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April 2009

April 2009 -- Shells



  • Behind the Art:
    Shell Dragon in Colored Pencil
  • Part Time Painter:
    Jack Of All Trades
  • EMG News:
    News for April
  • Wombat Droppings:
    Working With Gold Leaf (Or, Wombats Don't Poop Gold)


  • Pencil Case and Cover
  • The Secret Obsession of an Apathetic Crafter


  • Fiction: The Day The Sea Sang


  • Tomb of the King: Pandoryn, Pt 5

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  • Jack Of All Trades
    Part Time Painter
    by Nicole Cadet

    There's an old saying about being a jack of all trades and a master of none. While this saying is often about someone who never perfects anything, but rather can do lots of things adequately, from an artistic point of view there are many reasons why you may want to be a little more adaptable and flexible when it comes to subject matter and style.

    So which is best? Being a specialist with a particular artistic bent, or being a generalist who can do lots of things, but doesn't specialise in any one thing? Here are some thoughts on the matter:

  • "I never ever get bored with painting pink fairies with monarch butterfly wings". Being a specialist can be boring. If you have to paint the same thing, the same colour scheme, the same style ALL THE TIME, life can get a bit dull. Of course, if you are passionate about your speciality then it can be a never-ending exploration of something you adore. Kind of like chocolate or trashy romances. Some people could live their lives never eating another kind of sweet, or read anything else and that's ok.

  • "Hey, aren't you that girl who paints the weird dancing turnips?" Is that really how you want people to remember you? And is that really what you want to get commissions for, for the rest of your life? As a specialist you can be pigeonholed. You can be defined by a particular moment in time -- much the same way an actor gets typecast. If you love dancing vegetables, then great, you won't have a problem, but if you don't, it can be very hard to escape from people's expectations.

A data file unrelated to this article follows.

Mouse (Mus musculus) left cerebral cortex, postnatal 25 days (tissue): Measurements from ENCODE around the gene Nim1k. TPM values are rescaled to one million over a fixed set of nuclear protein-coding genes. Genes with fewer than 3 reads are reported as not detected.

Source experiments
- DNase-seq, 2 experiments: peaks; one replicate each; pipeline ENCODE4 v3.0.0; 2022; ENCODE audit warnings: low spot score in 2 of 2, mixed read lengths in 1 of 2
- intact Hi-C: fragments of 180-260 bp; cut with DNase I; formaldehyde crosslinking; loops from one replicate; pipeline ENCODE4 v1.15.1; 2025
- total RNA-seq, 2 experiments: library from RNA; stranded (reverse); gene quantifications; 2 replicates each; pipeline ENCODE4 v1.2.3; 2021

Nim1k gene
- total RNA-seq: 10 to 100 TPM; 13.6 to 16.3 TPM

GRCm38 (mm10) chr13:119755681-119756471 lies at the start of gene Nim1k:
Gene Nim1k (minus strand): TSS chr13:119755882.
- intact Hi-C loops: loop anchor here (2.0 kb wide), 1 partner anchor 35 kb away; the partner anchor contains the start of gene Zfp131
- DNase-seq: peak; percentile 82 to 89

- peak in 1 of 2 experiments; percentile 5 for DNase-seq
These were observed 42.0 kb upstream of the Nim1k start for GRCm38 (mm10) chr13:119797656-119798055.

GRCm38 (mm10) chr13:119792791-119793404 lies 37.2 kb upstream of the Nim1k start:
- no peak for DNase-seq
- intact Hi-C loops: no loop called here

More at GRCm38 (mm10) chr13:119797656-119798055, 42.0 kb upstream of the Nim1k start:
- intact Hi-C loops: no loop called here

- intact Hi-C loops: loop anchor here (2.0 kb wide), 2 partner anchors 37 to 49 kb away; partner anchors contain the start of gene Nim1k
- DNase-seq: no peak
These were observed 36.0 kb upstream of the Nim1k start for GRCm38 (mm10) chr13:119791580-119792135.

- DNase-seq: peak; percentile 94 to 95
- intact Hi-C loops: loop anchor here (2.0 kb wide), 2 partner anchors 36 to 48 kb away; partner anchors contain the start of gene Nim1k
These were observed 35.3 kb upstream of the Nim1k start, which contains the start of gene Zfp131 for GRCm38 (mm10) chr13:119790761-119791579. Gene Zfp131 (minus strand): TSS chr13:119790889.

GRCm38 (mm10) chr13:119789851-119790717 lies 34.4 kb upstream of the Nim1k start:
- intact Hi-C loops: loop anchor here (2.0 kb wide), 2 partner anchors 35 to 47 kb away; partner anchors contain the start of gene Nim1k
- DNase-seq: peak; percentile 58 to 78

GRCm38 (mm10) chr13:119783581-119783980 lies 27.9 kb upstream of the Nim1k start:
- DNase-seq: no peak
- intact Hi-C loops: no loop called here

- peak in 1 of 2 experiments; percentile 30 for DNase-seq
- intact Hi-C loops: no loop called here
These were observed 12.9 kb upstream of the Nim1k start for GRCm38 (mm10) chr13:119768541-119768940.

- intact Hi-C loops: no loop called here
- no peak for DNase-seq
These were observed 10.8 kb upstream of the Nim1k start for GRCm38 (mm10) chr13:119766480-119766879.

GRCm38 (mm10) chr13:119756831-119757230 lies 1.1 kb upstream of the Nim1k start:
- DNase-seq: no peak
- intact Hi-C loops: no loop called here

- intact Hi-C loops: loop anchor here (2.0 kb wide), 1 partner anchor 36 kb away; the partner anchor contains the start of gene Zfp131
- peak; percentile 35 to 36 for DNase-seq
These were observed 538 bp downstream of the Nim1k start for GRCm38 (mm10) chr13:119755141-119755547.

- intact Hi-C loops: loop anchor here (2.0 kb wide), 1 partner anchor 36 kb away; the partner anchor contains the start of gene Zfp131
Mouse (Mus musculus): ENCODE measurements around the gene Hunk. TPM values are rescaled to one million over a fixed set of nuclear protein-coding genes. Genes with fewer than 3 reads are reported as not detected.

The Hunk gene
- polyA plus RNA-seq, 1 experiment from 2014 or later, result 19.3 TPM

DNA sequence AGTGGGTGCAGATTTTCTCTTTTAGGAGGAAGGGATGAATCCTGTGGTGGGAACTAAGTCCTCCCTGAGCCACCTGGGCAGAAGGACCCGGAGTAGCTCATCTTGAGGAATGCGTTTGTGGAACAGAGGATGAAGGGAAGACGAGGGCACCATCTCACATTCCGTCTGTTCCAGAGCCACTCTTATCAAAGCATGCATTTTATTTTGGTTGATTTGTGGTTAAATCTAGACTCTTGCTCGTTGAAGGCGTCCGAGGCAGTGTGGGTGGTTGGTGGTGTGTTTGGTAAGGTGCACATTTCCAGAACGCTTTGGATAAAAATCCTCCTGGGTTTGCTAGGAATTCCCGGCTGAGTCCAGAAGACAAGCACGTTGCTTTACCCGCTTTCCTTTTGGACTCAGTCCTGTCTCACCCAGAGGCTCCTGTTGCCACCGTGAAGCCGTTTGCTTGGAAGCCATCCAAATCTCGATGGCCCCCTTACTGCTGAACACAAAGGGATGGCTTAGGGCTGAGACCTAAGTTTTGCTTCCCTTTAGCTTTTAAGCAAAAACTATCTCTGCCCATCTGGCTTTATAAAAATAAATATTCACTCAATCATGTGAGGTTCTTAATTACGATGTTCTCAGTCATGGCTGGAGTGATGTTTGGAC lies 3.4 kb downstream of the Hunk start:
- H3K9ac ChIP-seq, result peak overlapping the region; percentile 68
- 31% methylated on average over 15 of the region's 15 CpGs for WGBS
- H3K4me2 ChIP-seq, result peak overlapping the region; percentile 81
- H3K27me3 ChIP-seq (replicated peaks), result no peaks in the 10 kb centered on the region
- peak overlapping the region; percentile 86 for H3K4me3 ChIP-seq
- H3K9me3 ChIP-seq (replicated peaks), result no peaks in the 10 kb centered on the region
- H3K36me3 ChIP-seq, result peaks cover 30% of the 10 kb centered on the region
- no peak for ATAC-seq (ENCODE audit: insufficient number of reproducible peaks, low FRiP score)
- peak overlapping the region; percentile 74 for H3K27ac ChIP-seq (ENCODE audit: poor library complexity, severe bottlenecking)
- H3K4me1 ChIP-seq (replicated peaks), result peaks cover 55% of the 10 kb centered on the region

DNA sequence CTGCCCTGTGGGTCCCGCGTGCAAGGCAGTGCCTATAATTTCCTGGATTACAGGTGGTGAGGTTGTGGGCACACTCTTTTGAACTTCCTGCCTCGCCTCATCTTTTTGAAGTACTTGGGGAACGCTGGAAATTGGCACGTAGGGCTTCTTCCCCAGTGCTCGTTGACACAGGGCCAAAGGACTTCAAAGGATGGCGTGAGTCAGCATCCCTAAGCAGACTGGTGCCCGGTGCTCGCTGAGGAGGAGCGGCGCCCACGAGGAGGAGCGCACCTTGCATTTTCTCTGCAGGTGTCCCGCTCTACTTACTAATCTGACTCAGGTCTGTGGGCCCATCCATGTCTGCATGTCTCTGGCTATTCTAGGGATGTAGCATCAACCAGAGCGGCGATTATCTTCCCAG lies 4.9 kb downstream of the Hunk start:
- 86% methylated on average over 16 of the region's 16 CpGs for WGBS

• "Who are you again?" If you don't specialise, you can get lost in the crowd. Imagine yourself a bird of paradise amongst a bunch of pigeons -- You want and need to be noticed. Being memorable (for good reasons) is a way to build a fan base and get sales/ work.

  • If you have many different skills and subjects that you can paint (competently), you open yourself to a greater variety of projects.

  • "Why don't you ask her? She's the queen of painting purple unicorns!” Being a master in a particular field immediately makes you an expert whose advice is sought. This can be good and bad -- depends on if you are happy to answer questions, or even defend your position as an expert. There are a number of digital artists that are expert painters that essentially have to provide work in progress shots to 'prove' their method.

  • "I have no brand!" Having many skills and doing many themes can make it difficult to 'brand' yourself. How do you want yourself to be known if you don't have something that stands out as representing 'you the artist'? As a specialist, your speciality is your 'brand'.

  • "How dare you paint a space monkey? You're supposed to paint mermaids!" If you are a specialist, you can have violent reactions from fans when you don't paint what they expect. You'd be amazed at comments from so called fans when you change your style or your media. It doesn't matter what the reasons are, if you have a fan base for a particular reason, you do something different and you are bound to tick someone off!

  • Sometimes specialisation only has a small fan base. You may be brilliant at what you do, but if there are only three people in the world who love your stuff, unless they are willing to be your patrons, you may need to broaden your artistic field.

  • So what is the best approach? Generalist or specialist? Well, it really comes down to a few things.
  • You have to paint what you love or connect with. Whether it's a style, colour or subject. Things that have meaning to you, or you enjoy painting, generally come out better than something you loathe and struggle to paint.

  • Know thyself. If you love to paint the same kinds of paintings, go for it. If you get bored with the same paintbrush between one painting and the next, you might be happier doing a bit of illustration, a bit of design work, and selling products as well.

  • Skills regardless of specialisation are important. Without skills, you lose credibility.

  • Finally, people grow and change. You might specialise in one thing for ten years, and then abruptly change and do something different. And that’s ok too!

    Nicole Cadet

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